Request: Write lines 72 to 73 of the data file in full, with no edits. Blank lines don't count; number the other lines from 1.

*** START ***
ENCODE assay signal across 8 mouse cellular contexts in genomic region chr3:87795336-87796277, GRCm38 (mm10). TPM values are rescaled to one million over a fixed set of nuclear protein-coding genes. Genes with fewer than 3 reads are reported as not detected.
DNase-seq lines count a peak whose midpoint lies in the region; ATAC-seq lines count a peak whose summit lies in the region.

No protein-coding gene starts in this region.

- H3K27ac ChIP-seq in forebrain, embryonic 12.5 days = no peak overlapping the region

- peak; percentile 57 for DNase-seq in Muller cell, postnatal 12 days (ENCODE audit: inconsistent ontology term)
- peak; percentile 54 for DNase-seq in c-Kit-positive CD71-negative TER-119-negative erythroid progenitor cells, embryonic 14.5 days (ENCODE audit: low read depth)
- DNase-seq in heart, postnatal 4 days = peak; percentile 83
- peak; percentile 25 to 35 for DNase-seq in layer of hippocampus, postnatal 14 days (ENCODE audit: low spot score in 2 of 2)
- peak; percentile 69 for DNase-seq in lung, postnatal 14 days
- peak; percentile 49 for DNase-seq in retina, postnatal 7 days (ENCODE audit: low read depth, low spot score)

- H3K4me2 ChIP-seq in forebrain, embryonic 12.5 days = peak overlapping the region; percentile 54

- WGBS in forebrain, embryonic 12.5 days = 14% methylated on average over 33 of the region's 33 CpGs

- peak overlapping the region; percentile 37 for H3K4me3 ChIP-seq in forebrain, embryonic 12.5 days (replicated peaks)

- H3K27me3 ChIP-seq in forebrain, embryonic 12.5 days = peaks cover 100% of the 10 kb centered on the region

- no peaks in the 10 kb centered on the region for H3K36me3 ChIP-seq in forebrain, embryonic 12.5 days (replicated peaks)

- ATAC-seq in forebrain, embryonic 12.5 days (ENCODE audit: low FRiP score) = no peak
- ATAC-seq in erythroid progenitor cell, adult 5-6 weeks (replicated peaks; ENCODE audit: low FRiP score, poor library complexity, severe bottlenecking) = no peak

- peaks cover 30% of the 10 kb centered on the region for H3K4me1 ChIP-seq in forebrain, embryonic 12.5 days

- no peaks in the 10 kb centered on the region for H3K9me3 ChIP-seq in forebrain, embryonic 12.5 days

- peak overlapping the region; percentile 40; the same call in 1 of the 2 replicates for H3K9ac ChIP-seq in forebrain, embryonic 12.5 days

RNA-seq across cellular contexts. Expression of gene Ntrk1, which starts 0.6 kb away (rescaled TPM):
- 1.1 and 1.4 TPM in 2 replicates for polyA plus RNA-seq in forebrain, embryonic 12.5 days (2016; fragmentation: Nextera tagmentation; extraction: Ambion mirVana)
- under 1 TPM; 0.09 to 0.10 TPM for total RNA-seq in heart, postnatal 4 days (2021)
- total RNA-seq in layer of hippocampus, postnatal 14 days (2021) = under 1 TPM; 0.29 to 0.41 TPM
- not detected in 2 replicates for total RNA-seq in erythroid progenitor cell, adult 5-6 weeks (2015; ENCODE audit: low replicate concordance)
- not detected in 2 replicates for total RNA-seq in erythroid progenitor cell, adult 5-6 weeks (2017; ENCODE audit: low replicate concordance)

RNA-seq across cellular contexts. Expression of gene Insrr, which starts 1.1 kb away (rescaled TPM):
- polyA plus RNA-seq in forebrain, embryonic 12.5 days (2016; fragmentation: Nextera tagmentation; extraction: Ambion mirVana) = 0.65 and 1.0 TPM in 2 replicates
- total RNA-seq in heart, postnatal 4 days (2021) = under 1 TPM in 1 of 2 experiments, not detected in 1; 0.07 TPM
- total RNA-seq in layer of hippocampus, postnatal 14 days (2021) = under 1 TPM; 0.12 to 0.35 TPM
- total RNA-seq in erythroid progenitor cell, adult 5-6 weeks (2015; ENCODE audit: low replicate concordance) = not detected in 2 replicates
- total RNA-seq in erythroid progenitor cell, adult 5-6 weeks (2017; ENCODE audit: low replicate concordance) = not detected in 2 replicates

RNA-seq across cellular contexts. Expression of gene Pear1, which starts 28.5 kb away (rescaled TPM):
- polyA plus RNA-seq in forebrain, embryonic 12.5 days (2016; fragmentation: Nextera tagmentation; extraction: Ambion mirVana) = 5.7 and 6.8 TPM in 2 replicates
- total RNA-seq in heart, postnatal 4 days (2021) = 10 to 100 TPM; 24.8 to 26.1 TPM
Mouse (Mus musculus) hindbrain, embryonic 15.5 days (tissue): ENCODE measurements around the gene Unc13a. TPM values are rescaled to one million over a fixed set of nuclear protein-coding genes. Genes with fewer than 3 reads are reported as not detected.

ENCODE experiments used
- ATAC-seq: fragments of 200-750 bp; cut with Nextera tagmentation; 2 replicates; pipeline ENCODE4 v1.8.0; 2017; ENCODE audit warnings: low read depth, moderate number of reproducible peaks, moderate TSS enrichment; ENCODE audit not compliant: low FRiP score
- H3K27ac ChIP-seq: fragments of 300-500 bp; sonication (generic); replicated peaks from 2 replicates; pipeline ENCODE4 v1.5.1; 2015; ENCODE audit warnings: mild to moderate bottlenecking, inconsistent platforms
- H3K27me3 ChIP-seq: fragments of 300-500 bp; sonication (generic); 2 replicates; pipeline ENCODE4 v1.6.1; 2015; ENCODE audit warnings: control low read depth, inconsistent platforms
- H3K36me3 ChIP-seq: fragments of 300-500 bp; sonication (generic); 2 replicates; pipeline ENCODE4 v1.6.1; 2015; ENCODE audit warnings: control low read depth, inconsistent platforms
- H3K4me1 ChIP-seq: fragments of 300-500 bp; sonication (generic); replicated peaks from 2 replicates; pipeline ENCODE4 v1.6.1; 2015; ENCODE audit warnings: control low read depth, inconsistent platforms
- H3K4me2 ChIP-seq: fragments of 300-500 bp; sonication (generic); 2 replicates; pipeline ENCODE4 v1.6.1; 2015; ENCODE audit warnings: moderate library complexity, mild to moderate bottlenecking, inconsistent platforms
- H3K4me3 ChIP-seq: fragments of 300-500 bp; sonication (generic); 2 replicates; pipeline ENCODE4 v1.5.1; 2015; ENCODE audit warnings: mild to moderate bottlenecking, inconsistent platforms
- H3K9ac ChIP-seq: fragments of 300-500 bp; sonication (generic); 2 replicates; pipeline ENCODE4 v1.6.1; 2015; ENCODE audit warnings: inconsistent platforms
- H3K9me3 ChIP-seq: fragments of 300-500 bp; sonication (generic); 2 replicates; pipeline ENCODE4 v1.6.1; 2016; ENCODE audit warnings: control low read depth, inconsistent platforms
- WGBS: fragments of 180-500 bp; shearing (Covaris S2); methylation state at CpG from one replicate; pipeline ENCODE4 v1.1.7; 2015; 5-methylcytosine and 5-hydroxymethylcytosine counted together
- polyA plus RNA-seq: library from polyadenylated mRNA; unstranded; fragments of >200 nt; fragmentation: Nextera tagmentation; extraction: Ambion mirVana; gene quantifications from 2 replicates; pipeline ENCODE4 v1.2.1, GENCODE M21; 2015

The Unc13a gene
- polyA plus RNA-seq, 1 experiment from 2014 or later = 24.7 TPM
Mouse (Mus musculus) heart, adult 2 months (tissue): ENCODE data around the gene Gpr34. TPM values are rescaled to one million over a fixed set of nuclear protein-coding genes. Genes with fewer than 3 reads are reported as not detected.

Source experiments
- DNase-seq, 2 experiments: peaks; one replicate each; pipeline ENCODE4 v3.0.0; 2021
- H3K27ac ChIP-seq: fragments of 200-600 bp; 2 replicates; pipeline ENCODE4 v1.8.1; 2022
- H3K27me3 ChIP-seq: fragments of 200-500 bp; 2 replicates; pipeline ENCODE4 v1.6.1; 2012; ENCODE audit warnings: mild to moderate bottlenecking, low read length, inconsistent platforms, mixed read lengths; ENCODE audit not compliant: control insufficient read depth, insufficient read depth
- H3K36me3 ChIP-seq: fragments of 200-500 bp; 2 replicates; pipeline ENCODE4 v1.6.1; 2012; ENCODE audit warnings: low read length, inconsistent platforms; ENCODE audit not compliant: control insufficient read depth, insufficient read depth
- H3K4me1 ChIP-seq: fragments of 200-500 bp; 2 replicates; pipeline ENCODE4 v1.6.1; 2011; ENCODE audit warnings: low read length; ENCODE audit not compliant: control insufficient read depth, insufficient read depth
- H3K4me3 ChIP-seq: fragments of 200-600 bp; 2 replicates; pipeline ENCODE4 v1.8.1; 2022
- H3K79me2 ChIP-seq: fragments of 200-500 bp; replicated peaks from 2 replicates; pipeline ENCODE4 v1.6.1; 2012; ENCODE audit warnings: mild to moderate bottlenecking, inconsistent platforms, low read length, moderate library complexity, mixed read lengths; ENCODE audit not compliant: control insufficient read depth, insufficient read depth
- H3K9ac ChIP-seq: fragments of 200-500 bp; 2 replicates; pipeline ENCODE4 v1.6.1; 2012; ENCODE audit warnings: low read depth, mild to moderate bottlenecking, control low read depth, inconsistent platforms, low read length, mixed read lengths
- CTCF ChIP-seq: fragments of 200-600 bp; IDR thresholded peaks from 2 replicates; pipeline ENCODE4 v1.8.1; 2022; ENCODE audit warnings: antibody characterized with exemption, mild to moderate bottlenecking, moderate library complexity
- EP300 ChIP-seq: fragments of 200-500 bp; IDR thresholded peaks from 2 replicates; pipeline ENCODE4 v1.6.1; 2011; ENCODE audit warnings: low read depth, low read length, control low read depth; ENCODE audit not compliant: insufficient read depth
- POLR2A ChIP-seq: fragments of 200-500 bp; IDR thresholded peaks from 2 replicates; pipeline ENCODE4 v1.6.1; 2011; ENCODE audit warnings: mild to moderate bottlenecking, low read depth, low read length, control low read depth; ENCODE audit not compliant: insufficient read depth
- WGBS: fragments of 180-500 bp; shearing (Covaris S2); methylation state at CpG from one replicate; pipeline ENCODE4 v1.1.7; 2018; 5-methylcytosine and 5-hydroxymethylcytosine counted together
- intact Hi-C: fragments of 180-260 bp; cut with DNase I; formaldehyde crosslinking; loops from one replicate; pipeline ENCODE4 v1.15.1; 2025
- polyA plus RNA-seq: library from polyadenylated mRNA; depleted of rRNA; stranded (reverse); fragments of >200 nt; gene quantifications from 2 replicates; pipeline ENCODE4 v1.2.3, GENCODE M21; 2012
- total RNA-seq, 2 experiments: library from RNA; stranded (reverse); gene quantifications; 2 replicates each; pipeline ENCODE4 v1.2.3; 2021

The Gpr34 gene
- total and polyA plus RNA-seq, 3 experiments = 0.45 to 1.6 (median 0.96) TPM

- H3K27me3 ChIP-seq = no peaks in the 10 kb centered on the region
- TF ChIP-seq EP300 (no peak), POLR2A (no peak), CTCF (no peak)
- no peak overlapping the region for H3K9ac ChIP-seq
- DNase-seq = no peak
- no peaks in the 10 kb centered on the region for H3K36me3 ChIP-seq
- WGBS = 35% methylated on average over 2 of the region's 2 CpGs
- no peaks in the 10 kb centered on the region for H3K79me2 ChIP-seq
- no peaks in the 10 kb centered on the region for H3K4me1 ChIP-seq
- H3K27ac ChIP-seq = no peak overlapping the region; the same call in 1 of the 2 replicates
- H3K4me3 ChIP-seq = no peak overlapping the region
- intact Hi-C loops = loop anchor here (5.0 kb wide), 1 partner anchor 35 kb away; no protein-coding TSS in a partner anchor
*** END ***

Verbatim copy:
- no peak overlapping the region for H3K9ac ChIP-seq
- DNase-seq = no peak